It is virtually indistinguishable from a circle to an observer, and it's perimeter differs from the circumference of the circle by 4 parts per million.
16th century philosopher René Descartes used the chiliagon as an example in his Sixth Meditation to demonstrate the difference between pure intellection and imagination.
He says that when one thinks of a chiliagon, he "does not imagine the thousand sides as if they were present", as when he imagines a triangle.
The imagination constructs a "confused reperesentation" which is no different from which one constructs a myriagon, a 10000 sided polygon.
However, he does clearly understand what a chiliagon is, just as he understands what a triangle is, and he's able to distinguish it from a myriagon.
Therefore, intellection is not dependent on imagination.
It is also reperesented by other philosophers, such as Immanuel Kant, saying it is "impossible for the eye to determine the angles of a chiliagon to be equal to 1996 right angles, or make any conjecture that approaches this proportion".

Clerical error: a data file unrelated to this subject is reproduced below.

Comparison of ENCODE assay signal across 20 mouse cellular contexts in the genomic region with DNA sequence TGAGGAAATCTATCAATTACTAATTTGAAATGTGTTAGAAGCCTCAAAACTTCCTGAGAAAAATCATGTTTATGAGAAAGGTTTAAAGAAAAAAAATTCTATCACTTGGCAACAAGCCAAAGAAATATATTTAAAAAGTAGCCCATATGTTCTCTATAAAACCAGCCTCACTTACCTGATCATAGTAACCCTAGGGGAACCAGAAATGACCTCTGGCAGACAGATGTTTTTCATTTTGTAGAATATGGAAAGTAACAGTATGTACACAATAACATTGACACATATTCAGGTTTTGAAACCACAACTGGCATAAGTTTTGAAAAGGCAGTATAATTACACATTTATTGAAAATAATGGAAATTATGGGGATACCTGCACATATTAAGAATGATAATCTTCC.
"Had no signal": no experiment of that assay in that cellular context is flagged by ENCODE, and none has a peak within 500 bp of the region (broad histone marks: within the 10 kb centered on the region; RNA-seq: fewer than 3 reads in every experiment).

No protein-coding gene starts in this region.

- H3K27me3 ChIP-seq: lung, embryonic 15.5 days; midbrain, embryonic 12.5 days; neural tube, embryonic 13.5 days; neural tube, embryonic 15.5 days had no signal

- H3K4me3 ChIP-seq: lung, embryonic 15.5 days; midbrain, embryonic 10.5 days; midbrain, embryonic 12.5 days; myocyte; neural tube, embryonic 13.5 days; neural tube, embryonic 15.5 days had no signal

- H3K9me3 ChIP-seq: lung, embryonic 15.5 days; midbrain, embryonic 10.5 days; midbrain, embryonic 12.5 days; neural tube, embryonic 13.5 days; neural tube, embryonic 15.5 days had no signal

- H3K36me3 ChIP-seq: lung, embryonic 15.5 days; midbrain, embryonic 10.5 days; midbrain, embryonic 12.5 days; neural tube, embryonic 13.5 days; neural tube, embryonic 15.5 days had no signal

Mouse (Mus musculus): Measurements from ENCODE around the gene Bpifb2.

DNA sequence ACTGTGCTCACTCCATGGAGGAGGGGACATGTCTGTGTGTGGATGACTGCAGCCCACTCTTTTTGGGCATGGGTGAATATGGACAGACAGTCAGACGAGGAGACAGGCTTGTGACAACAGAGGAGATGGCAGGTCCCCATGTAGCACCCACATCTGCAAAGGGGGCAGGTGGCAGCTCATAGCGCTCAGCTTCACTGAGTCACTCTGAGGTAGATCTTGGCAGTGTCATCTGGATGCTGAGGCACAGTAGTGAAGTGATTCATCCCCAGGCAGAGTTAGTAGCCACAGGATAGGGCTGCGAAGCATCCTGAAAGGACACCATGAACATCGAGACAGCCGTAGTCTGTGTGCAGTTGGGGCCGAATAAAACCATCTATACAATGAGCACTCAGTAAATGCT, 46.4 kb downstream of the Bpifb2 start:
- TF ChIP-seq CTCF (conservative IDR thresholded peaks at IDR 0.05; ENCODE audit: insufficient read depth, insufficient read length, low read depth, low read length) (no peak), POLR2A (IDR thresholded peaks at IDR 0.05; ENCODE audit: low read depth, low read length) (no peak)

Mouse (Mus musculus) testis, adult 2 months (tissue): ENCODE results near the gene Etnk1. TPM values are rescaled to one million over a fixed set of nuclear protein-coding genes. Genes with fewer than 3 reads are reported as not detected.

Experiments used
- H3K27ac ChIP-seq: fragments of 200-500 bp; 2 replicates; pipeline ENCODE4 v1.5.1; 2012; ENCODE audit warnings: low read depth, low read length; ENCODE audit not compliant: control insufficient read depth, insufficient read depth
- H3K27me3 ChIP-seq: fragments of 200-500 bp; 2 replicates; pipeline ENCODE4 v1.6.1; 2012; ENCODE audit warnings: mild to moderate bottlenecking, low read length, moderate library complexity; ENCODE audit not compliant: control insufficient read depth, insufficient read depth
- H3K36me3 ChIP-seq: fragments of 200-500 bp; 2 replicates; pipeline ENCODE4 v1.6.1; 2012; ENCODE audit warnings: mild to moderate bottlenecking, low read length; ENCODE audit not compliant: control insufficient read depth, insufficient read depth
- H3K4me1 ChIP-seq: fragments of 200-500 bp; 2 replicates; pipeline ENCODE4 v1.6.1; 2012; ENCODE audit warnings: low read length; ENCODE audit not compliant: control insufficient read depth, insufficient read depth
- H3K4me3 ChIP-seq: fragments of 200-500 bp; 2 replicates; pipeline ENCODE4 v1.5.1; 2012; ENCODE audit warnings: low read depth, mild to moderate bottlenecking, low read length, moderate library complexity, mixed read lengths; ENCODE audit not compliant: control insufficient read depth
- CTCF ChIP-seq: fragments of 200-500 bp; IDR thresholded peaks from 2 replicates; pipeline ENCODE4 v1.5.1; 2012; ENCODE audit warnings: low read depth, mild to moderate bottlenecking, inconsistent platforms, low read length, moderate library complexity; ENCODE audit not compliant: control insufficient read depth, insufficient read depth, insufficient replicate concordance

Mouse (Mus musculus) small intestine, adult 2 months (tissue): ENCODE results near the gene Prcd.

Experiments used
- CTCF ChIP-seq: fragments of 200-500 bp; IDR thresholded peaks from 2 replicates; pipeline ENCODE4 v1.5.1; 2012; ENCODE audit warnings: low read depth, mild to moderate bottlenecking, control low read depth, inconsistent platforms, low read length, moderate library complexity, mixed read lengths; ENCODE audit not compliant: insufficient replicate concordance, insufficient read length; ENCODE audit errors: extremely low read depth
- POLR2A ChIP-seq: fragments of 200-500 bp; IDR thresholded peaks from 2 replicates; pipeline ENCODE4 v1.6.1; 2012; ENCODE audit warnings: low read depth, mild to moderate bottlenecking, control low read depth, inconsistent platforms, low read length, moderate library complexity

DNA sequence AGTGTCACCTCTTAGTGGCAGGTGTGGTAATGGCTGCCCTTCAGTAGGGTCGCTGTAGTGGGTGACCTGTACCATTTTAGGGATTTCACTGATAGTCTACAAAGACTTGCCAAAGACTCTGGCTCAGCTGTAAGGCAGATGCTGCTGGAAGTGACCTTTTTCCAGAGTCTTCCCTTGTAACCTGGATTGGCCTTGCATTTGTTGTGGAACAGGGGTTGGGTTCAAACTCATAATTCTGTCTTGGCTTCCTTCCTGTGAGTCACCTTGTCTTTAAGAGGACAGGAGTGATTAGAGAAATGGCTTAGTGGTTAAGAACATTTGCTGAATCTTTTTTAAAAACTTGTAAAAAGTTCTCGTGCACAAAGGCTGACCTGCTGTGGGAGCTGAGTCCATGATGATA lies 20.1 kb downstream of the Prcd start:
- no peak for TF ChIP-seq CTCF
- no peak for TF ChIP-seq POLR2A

Gottfried Leibniz comments the use of a chiliagon by John Locke, noting that one can have the idea of the polygon without having an image of it, and thus distinguishing ideas from images.
Henri Poincaré used the chiliagon as evidence that "intuition is not necessarily founded on the evidence of the senses" because "we cannot reperesent to ourselves a chiliagon, and yet we reason by intuition on polygons in general, which include the chiliagon in that case".
René Discartés inspired philospher Roderick Chisholm and others with similar examples to make similar points.
Chisholm's speckled hen is perhaps, the most famous example of points, showing that one does not need to determine the exact number of speckles to imagine the image successfully.